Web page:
Plant lives matter: Exposing our society’s brutal treatment of millions of innocent vegetables

Views 179 | Time to read: 3 minutes | Uploaded: 4 - 25 - 2017 | By: Cameron Lee

In the spirit of Earth Day, I think we should take a moment to remember that the continued survival of our species is only possible due to the merciless slaughter of innumerable other living things. Every day that we live, we do so only because we have reduced another organism to a mere means of human survival. I am talking about the heartless speciesism we exhibit in our yearly mass cultivation and consumption of plant life.
While vegans and vegetarians may feel secure in the moral high ground simply because they have decided not to eat anything with a face, they are just as complicit in the mass suffering of plant life as other members of our species. As Dr. Daniel Chamovitz of Tel Aviv University has noted, certain plants have been found to possess sensory faculties; it takes only one unsubstantiated leap in reasoning to conclude, then, that all plants are capable of experiencing pain just like you and me.
And how have we treated our photosynthetic friends? Even though many Americans fail to reach their daily recommended servings of cruelty in the fruit and vegetable portions of the food pyramid, our consumption is still stomach-churning. Every year, the average American consumes over four pounds of strawberries, many of which were grown in California. This means that our state government has blatantly failed to protect some of the most vulnerable organisms among us, but year after year, voters have done little to punish or correct this negligence.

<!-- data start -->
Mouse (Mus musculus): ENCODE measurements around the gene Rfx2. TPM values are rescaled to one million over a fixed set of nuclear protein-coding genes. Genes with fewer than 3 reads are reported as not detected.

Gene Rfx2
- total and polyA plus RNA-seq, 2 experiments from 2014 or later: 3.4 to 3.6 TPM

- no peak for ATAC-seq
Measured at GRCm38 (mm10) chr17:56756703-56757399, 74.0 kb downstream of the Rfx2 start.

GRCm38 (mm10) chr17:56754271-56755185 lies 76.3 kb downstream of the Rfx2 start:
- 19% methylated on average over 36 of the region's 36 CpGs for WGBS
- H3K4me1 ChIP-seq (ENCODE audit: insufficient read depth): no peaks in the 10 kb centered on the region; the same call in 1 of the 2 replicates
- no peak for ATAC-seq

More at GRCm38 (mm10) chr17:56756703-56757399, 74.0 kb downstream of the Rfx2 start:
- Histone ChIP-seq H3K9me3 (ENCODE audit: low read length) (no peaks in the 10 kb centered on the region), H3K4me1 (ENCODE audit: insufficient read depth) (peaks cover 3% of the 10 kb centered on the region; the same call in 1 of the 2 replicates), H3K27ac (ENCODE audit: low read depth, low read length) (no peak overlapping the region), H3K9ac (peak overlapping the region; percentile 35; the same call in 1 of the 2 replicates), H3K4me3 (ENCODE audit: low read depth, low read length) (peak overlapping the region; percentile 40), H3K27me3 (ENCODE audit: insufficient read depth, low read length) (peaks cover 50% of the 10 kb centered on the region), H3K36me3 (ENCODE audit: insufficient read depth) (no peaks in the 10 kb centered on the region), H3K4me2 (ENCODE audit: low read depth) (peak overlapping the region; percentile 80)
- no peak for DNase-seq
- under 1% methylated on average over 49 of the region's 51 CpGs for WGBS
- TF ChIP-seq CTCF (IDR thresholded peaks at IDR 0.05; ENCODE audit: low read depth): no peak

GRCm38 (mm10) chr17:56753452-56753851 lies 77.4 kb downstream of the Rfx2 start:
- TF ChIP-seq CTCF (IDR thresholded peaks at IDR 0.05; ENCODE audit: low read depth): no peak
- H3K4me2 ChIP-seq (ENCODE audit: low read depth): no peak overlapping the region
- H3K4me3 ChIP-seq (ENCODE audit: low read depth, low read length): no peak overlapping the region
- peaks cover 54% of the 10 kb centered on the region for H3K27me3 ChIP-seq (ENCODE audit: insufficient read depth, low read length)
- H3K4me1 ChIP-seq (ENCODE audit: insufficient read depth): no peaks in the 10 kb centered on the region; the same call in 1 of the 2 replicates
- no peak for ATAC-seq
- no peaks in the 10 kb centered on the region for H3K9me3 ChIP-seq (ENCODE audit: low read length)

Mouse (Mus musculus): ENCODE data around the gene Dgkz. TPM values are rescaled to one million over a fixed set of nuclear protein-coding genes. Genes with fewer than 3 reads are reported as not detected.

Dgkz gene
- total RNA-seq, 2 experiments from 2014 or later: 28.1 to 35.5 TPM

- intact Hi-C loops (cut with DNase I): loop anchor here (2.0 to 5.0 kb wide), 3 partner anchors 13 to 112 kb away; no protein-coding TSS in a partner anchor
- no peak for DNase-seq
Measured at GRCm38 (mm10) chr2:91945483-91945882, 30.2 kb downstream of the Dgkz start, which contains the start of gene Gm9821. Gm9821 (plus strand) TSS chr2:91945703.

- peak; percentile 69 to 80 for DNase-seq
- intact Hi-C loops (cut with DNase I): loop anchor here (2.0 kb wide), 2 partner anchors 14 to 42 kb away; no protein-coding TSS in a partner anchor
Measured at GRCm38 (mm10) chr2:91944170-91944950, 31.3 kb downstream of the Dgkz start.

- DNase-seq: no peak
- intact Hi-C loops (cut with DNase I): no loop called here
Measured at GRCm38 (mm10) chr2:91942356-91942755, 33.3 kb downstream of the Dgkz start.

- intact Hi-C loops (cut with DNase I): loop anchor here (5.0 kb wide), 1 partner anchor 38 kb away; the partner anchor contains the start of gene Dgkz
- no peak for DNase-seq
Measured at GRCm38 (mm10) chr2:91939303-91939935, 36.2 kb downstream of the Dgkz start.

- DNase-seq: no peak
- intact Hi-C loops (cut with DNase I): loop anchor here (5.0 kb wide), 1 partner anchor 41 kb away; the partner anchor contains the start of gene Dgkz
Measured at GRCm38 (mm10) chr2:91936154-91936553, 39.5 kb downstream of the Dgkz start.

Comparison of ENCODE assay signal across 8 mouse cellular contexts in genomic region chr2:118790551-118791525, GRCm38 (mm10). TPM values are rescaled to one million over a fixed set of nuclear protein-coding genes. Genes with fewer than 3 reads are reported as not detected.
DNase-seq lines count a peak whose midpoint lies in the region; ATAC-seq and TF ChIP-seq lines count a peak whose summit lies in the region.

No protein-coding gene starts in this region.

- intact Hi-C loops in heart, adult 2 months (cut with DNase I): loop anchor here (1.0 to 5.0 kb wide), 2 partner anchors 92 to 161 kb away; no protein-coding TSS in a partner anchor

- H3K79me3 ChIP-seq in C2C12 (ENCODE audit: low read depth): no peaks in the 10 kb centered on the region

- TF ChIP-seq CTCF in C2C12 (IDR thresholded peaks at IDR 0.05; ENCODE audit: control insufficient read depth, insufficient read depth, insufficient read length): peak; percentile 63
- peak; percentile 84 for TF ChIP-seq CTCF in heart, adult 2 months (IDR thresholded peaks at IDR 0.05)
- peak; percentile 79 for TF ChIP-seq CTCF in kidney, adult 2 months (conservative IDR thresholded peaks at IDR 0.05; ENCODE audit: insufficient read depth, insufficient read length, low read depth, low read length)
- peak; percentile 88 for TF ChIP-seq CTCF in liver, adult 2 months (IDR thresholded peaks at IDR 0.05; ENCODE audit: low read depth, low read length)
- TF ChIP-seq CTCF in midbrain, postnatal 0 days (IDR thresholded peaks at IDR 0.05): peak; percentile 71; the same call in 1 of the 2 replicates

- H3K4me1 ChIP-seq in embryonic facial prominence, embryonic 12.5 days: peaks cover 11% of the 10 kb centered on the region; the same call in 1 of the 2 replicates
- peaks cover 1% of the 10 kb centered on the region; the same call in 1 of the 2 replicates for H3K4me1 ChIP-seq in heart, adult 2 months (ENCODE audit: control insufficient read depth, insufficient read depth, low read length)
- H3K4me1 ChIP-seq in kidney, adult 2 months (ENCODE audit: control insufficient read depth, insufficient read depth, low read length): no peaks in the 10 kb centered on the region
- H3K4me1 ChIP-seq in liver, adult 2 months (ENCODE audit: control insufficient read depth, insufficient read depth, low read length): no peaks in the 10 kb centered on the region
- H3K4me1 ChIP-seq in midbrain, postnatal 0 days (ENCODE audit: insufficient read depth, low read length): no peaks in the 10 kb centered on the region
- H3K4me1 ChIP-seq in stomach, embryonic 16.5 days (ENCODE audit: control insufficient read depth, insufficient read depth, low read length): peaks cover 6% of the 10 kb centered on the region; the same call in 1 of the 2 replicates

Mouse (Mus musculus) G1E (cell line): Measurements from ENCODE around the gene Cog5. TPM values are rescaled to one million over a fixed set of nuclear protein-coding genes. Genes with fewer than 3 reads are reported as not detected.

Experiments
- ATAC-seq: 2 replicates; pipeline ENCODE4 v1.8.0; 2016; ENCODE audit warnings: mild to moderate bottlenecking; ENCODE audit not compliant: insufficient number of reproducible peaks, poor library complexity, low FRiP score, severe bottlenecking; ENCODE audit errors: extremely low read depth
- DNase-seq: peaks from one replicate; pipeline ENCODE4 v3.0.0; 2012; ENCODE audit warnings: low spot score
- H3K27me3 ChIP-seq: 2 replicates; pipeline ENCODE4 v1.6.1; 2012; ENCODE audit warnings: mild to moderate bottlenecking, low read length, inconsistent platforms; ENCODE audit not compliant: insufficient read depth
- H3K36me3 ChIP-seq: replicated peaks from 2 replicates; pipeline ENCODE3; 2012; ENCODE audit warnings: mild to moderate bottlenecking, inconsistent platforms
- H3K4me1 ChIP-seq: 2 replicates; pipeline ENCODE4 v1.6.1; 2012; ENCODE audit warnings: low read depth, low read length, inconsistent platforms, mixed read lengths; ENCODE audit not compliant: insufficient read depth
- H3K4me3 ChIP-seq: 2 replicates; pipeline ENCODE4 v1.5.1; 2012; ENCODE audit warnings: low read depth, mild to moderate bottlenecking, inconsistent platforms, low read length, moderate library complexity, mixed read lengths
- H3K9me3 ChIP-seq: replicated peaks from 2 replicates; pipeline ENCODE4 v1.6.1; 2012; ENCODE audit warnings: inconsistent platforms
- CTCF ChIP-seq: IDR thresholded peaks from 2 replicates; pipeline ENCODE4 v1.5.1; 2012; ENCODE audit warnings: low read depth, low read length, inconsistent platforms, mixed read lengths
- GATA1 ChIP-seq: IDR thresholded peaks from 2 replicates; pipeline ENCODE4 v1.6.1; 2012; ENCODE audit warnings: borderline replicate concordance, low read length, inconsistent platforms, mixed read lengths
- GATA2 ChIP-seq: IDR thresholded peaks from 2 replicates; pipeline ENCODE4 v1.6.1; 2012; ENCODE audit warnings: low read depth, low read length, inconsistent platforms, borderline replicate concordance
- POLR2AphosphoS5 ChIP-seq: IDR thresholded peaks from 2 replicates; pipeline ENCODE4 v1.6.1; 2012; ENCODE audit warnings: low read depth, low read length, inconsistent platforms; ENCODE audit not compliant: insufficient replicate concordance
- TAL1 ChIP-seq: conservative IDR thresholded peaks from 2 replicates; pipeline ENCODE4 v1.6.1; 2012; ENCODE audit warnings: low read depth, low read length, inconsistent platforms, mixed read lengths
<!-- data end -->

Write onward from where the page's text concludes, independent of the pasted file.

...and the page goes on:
Of course, our exploitation of the planet’s plants is part of our past also: during the Vietnam War, for example, we carelessly used chemical weapons against innocent, helpless plants with little regard for the suffering we would cause, both in the short term and for decades to come. Furthermore, the history of orchards is a history of exploited labor: we force trees to work all day under the unrelenting heat of the sun, expose them to dangerous chemical pesticides, rip the product of their labor straight from their branches, and offer them next to nothing in return.
This is, of course, only one dimension of the suffering which humans bring on to other organisms – we have not even stopped to consider the 99.9% of germs killed by Lysol on many surfaces.
Of course, a comprehensive overview of the cruelty of our species is not necessary; I am sure that this modest overview of our crimes against plantkind will be sufficient to convince anyone with even a shred of compassion that something must change. While appeals to compassion and decency have so far been insufficient to convince most people to care about the plight of the Palestinians, the suffering of refugees, or even the problem of poverty in our own country, I am sure that the awareness of such a tragedy will soften the hearts of even the most callous Americans.


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